[Harp-L] Replacing slide bumpers/jeweling a slide

Joseph Leone 3n037@xxxxx
Fri Sep 16 16:24:51 EDT 2016

>>> On Sep 16, 2016, at 1:00 PM, robert mcgraw <harpbob at xxxxx <mailto:harpbob at xxxxx>> wrote:
>>> What does "jeweling the slide" mean exactly?
>>> Thanks,
>>> Bob
>> Chromatics have a multi part mouthpiece system. The mouthpiece is usually cast, sometimes machined. But the other 3 parts are ‘punched’
So, assuming an over the comb gasket, a u-channel, and a slide, these are punched from one side. This leaves the other side with a bit of sharpness.
This is all, of course, dependent on the fit of the male and female dies and how many punch sequences have been done on that one set of dies.

So..if you take a slide and run it between your fingers you may notice some sharpness to one side of the slide. What you want to do is
(in machinists parlance) ‘break’ those sharp edges. Most people use fine sandpaper, fine emory, an emory board, a file, or some other unnecessarily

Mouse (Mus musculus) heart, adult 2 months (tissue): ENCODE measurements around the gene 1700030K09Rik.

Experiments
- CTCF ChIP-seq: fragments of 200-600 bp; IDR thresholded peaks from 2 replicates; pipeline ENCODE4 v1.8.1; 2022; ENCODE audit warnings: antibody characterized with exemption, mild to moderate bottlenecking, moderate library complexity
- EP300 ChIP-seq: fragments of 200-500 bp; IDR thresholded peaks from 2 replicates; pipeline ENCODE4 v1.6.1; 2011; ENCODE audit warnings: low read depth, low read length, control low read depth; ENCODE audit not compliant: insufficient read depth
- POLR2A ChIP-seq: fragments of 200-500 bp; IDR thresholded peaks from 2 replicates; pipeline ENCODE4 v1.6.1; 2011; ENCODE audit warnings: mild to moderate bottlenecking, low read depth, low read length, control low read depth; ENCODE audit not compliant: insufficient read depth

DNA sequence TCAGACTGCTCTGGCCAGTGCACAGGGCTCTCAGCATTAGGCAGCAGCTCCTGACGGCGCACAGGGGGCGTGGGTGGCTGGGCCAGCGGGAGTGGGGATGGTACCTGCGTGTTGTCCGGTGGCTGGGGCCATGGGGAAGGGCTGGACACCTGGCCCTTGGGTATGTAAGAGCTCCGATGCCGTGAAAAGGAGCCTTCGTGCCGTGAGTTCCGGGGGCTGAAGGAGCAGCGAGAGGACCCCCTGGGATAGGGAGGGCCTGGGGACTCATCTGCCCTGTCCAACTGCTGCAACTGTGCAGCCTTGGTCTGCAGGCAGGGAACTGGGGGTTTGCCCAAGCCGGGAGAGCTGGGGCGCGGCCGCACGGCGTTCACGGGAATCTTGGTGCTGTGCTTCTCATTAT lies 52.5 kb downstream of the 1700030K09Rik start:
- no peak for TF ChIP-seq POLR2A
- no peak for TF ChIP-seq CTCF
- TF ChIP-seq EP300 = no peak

abrasive tool. You don’t want to do that. The plating is there for a reason. You don’t want to dull it.  

The best thing to do is scrape the edges of the SHARP side of the slide. You will be scraping the edges of ALL the openings in the slide. And you 
scrape ALL those edges. There are 4 edges to each hole.

A straight tuned slide has more holes in it and this means there is less metal to metal surface area and this ‘should’ lessen friction. BUT beings that
there ARE more holes, there are also more edges TO the holes and sharp edges can give you enough friction to counteract the lesser amount of metal 
surface contact.

A cross tuned slide has less holes, and while there is more metal to metal contact, there are also less edges to the lesser number of holes. So, in theory
a cross tuned slide should have less drag. 

I scrape the edges of the holes with a pointed exacto blade which I hold at a 45 degree angle to the slide holes and from one corner to the other I scrape
lightly. Each hole, each side. THEN I finish off by rubbing that surface with a metal polish. Nothing too abrasive.  This is fussy work and takes some time,
 but I have always said “If you don’t do your own work on your chromo, it could cost you a small fortune to PLAY chromo”. 

smo-joe the 4M company (Mars machining metallurgy & manufacturing, p.o. box 777 Mars, Pa.)

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